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The MA in Cultural Astronomy and Astrology (CAA) is taught distance-learning, on-line, and is normally completed in one year full-time or up to five years part-time. There is no residency requirement. Students work from home.
The MA is awarded for the completion of 180 credits (6 taught modules of 20 credits each, plus dissertation of 60 credits). Students completing 60 credits (two compulsory modules and one optional module) may graduate with the Postgraduate Certificate (PG Cert). Students completing 120 credits (two compulsory modules and four optional modules) may graduate with the Postgraduate Diploma (PG Dip).
If you wish to study just one or two individual modules, you may enrol as an Occasional Student. Please inquire. If you are a student at another university you may use credit gained at the University of Wales Trinity Saint David towards your existing course of study.
Compulsory modules (20 credits each) * Introduction to Cultural Astronomy and Astrology
* Research Methods: Ethnography and Fieldwork
Optional Modules (20 credits each) Choose four of the following
* History of Astrology
* New Age and Pagan Cosmologies
* Psychological Perspectives
* Sacred Geography
* Science and Scepticis
* Stellar Religion
* The Medieval Cosmos
Cosmology, Magic and Divination
This module has been validated and will focus on the cultures of the ancient Near East, Hellenistic and early Islamic periods.
Dissertation (60 credits)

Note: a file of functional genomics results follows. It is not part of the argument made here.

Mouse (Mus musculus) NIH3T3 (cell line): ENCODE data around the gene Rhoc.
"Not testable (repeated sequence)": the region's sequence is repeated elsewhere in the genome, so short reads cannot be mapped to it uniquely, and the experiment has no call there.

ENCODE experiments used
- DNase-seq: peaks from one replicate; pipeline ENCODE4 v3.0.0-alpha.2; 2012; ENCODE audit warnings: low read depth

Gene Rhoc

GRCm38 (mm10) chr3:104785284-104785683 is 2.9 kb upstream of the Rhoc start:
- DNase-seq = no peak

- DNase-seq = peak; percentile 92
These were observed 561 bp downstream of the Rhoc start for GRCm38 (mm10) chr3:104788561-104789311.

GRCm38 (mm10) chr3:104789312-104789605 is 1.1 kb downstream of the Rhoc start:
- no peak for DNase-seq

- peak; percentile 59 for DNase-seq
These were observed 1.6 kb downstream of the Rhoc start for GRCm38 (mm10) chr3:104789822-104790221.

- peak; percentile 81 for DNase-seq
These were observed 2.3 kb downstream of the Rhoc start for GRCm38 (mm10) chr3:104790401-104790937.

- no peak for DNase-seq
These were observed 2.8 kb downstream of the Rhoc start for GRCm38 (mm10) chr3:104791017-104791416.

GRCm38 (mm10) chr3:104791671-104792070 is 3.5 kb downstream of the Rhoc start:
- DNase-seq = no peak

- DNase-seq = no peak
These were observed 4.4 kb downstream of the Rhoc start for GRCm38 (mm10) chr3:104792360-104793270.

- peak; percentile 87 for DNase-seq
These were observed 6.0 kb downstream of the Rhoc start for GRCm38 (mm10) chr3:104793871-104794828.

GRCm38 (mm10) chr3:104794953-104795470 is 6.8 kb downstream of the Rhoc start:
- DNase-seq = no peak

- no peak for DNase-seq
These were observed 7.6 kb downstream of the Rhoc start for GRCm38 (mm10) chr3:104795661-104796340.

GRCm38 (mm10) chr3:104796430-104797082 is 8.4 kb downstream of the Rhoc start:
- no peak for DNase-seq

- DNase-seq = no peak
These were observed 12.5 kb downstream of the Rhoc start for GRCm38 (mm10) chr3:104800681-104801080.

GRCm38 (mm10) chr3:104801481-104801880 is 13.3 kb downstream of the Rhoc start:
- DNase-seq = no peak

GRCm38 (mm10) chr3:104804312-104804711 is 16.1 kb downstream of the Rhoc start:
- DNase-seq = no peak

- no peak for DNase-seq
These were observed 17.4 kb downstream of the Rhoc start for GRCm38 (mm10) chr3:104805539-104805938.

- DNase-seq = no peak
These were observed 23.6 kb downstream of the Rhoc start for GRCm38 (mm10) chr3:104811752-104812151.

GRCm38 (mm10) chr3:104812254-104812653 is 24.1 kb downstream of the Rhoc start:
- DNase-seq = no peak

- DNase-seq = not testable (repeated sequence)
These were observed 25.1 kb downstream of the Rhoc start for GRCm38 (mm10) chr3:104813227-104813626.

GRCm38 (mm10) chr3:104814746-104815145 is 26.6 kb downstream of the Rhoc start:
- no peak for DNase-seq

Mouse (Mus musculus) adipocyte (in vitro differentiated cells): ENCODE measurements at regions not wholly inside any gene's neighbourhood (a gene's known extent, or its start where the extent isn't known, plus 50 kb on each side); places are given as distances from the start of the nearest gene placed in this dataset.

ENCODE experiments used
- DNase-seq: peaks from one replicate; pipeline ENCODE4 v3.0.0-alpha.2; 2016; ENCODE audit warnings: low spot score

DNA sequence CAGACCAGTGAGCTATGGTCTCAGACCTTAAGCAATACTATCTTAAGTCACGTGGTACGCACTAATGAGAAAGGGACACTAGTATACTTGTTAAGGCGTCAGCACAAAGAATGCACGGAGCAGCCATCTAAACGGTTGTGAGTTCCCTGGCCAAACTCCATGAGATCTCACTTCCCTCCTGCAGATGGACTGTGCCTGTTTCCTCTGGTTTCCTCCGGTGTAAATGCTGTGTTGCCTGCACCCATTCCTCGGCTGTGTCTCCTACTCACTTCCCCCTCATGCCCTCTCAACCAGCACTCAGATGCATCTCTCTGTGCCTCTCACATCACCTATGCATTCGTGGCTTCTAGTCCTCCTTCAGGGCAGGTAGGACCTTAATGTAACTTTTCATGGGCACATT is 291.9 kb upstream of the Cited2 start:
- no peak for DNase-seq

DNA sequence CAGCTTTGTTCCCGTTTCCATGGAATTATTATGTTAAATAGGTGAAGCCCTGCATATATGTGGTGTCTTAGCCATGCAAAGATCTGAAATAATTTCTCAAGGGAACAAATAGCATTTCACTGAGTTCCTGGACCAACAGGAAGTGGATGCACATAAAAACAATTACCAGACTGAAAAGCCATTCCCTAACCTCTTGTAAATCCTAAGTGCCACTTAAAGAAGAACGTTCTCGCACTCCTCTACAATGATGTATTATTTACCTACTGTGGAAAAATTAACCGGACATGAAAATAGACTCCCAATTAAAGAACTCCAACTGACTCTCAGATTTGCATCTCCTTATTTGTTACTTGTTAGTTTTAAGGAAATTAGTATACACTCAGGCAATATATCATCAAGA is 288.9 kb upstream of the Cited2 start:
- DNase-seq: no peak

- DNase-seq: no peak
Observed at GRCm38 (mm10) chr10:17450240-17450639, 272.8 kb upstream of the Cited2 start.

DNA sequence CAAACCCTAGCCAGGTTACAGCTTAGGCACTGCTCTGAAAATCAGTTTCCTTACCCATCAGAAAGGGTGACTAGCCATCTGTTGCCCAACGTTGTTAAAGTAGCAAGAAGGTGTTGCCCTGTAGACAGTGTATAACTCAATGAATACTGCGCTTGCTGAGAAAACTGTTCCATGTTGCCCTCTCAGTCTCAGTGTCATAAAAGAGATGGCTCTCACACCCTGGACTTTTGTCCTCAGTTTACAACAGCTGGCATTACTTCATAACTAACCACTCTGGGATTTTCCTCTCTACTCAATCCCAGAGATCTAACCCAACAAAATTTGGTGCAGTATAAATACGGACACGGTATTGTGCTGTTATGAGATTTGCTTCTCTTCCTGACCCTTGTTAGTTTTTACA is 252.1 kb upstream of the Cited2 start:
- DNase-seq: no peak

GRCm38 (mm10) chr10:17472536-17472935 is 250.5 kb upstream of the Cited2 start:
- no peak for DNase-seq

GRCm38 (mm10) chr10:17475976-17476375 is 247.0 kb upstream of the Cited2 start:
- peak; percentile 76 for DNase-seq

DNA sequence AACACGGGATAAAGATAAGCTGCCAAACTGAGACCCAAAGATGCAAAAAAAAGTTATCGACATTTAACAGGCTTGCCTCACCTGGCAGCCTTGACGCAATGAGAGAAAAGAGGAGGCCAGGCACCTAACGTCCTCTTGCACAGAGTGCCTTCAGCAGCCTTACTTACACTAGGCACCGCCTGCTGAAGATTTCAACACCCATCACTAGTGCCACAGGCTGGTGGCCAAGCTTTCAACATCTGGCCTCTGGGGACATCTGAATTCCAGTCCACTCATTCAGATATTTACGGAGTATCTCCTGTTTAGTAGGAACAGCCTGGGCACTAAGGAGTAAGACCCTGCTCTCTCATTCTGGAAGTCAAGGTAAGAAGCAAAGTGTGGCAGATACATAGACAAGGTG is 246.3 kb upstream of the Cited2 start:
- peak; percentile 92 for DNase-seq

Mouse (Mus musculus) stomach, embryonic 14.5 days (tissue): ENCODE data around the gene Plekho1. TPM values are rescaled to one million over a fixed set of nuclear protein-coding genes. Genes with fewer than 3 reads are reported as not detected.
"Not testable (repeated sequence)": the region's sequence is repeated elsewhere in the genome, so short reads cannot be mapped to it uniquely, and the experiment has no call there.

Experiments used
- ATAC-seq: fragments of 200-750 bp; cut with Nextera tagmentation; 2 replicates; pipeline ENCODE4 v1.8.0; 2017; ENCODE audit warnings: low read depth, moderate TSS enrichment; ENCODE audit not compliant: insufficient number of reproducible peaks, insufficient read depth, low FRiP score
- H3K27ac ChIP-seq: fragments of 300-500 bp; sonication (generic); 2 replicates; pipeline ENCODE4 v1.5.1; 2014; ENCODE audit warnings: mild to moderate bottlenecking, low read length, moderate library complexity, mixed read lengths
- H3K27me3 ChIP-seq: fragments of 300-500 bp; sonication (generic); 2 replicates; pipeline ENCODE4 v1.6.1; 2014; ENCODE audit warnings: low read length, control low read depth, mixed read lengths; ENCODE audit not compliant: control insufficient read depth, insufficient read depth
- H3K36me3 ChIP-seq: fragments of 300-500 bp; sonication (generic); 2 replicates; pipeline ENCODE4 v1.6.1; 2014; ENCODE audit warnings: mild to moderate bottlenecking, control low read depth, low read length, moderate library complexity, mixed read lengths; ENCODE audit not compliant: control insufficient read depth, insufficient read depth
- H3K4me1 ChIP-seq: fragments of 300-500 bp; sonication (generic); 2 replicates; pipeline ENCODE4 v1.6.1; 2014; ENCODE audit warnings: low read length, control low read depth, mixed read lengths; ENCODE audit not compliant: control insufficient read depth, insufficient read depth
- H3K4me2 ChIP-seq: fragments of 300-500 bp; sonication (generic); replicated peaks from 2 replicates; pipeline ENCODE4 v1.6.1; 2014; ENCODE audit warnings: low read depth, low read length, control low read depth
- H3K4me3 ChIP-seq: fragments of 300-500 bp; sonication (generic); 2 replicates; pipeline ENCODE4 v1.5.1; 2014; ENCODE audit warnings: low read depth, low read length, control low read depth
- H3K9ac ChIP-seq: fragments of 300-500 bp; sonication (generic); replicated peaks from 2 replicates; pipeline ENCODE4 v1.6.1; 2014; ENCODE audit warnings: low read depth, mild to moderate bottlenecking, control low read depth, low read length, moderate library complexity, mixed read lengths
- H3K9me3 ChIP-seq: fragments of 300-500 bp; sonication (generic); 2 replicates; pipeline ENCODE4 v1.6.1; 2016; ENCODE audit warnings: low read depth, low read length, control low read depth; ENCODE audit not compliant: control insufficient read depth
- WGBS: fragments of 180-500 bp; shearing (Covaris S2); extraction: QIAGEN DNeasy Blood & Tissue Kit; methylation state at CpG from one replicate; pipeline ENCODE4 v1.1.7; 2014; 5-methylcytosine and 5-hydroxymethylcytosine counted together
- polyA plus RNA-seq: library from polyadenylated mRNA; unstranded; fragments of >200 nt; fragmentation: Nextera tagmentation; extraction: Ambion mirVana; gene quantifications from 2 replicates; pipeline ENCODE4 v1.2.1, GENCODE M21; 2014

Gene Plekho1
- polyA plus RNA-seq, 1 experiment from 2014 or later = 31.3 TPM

Following completion of the taught modules students undertake a research project which results in a 15,000 word essay. They are then eligible for the MA.
Unfortunately, funding is very scarce for postgraduate courses. Some funding is available from external bodies such as the Arts and Humanities Research Council (AHRC). The AHRC is funded by a number of sources including the British Academy and the Department of Higher and Further Education and offers support including professional and vocational awards and Studentships in the Humanities. Applications can be made via the Registry in February each year. Occasionally there are University of Wales Studentships available which are equivalent to the funding given by the AHRC, but these are subject to availability. A funding guide is available from the Registry. Most UK students are self-funding and many opt for Career Development Loans.
American and Canadian students can apply for funding via the Federal Student Loan System for their respective countries.
Overseas students may apply for Overseas Research Scholarships if they are intending to study for a full-time MPhil or PhD. Application forms are available in February of each year from the Registry and must be completed and returned to the Registry by the end of April in any given year. If candidates are successful in their application, fees are reduced to that of a home student.